The 5-HT receptors (5-hydroxytryptamine, or serotonin) is a cation-selective ion channel that mediates neuronal depolarization and excitation within the central and peripheral nervous systems.
When the receptor is activated to open the ion channel by agonists, the following effects are observed:
- CNS: nausea and vomiting center in brain stem, anxiety, seizure propensity
- PNS: neuronal excitation (in autonomic, nociceptive neurons), emesis
The 5-HT3 antagonists are informally known as "setrons
5-HT3 antagonists are most effective in the prevention and treatment of chemotherapy-induced nausea and vomiting, especially that caused by highly emetogenic drugs, such as cisplatin; when used for this purpose, they may be given alone or, more frequently, with a glucocorticoid, usually dexamethasone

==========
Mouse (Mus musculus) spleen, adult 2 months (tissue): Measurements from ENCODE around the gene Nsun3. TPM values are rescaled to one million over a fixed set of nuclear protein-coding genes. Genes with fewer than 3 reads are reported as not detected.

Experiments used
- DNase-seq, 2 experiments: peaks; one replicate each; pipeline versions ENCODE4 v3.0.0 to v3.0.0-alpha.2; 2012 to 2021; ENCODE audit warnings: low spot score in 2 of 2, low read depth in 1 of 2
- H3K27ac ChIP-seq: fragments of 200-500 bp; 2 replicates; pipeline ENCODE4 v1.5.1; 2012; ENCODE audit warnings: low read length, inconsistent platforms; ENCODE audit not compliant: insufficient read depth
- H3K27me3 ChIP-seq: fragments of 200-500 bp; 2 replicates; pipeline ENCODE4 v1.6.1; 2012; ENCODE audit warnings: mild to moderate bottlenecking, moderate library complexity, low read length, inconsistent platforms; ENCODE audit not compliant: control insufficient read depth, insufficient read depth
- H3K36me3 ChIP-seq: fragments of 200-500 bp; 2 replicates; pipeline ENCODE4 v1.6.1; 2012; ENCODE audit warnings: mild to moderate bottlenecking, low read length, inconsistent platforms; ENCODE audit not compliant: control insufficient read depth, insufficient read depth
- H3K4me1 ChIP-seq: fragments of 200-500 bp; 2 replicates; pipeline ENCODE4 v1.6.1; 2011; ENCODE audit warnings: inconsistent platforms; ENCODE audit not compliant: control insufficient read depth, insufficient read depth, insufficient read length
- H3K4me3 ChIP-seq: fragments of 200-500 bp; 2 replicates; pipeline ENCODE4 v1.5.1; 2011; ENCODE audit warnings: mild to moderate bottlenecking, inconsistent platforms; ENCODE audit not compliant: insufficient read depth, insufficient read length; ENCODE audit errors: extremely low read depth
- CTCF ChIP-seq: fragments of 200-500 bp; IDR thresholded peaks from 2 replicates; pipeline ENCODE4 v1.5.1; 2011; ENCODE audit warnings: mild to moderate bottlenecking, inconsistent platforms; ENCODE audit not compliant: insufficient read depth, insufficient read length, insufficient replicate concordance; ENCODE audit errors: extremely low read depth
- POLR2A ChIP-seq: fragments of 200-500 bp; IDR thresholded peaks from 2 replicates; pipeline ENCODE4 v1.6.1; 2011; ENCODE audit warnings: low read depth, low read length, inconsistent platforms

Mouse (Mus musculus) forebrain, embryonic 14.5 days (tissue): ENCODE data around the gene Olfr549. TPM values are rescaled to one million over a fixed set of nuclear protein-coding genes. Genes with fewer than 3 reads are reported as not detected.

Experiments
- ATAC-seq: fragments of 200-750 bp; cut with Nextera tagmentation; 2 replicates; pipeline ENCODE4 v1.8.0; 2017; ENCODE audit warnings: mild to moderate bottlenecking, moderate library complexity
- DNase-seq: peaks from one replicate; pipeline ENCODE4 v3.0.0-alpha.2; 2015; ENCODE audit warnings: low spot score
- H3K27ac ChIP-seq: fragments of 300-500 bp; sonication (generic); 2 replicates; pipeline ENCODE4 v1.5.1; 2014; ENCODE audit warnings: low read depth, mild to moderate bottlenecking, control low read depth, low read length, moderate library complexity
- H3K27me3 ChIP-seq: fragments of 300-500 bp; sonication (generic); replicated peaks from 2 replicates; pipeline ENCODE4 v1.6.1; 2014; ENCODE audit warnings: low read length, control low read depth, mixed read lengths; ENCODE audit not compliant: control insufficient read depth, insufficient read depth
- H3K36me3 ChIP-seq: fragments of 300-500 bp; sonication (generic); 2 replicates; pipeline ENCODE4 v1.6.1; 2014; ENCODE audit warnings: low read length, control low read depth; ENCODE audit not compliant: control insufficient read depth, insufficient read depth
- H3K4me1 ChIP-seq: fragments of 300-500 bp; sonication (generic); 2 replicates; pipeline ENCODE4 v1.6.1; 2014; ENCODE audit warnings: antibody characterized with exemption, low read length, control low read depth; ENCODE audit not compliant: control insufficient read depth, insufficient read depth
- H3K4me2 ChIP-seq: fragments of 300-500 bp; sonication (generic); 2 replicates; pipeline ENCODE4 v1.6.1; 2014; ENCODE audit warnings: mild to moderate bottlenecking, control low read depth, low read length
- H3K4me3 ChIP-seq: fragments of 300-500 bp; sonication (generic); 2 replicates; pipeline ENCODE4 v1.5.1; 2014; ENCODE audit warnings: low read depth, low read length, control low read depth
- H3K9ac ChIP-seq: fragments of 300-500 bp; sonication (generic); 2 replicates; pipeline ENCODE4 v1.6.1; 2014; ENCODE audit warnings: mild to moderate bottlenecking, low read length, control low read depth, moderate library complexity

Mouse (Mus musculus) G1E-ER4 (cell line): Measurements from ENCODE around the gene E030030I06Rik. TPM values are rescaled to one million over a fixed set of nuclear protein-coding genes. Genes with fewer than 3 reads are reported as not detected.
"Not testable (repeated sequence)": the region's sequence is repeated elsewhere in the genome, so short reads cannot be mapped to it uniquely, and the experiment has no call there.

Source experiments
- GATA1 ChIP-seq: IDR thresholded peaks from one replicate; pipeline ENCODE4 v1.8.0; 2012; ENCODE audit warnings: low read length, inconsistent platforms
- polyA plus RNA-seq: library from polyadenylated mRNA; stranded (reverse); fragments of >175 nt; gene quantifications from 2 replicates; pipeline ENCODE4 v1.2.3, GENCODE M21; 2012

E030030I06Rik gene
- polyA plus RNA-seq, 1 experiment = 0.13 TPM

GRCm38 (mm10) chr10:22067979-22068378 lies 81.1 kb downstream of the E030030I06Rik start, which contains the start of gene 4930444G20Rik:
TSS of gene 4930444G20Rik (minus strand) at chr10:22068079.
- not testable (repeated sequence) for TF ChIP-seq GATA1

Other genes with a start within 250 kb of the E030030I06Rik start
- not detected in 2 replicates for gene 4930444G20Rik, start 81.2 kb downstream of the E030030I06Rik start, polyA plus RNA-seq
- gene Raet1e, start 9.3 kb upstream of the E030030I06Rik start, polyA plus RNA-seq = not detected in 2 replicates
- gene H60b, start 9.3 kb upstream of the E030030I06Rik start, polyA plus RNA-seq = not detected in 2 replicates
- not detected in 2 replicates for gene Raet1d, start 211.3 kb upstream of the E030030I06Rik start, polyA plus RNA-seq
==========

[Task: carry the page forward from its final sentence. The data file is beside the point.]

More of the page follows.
. They are usually given intravenously, shortly before administration of the chemotherapeutic agent, although some authors have argued that oral administration may be preferred.
The concomitant administration of a NK1 receptor antagonist, such as aprepitant
, significantly increases the efficacy of 5-HT3 antagonists in preventing both acute and delayed chemotherapy-induced nausea and vomiting.
The 5-HT3 antagonists are also indicated in the prevention and treatment of radiation-induced nausea and vomiting, and postoperative nausea and vomiting.
Current evidence suggests that 5-HT3 antagonists are ineffective in controlling motion sickness.
See reference for more information.
Adapted from Wikipedia, the free encyclopedia. Internet. Accessed on October 25, 2016.